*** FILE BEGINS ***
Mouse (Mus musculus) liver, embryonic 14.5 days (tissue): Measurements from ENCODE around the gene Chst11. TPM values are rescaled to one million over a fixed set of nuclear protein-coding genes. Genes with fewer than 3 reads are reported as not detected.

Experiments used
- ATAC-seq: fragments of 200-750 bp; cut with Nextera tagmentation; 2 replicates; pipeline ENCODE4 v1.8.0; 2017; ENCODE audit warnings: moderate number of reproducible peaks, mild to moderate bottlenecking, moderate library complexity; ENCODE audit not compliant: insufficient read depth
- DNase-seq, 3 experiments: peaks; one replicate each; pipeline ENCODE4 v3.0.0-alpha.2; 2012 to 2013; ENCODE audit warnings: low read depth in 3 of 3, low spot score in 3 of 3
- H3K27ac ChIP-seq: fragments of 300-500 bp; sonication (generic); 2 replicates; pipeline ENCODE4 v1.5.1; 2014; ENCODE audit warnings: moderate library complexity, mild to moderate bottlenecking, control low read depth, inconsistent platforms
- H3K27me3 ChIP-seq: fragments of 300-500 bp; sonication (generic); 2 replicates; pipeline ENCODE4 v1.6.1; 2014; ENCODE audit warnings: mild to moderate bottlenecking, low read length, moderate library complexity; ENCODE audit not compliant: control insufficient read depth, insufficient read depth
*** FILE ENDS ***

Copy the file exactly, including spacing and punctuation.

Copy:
Mouse (Mus musculus) liver, embryonic 14.5 days (tissue): Measurements from ENCODE around the gene Chst11. TPM values are rescaled to one million over a fixed set of nuclear protein-coding genes. Genes with fewer than 3 reads are reported as not detected.

Experiments used
- ATAC-seq: fragments of 200-750 bp; cut with Nextera tagmentation; 2 replicates; pipeline ENCODE4 v1.8.0; 2017; ENCODE audit warnings: moderate number of reproducible peaks, mild to moderate bottlenecking, moderate library complexity; ENCODE audit not compliant: insufficient read depth
- DNase-seq, 3 experiments: peaks; one replicate each; pipeline ENCODE4 v3.0.0-alpha.2; 2012 to 2013; ENCODE audit warnings: low read depth in 3 of 3, low spot score in 3 of 3
- H3K27ac ChIP-seq: fragments of 300-500 bp; sonication (generic); 2 replicates; pipeline ENCODE4 v1.5.1; 2014; ENCODE audit warnings: moderate library complexity, mild to moderate bottlenecking, control low read depth, inconsistent platforms
- H3K27me3 ChIP-seq: fragments of 300-500 bp; sonication (generic); 2 replicates; pipeline ENCODE4 v1.6.1; 2014; ENCODE audit warnings: mild to moderate bottlenecking, low read length, moderate library complexity; ENCODE audit not compliant: control insufficient read depth, insufficient read depth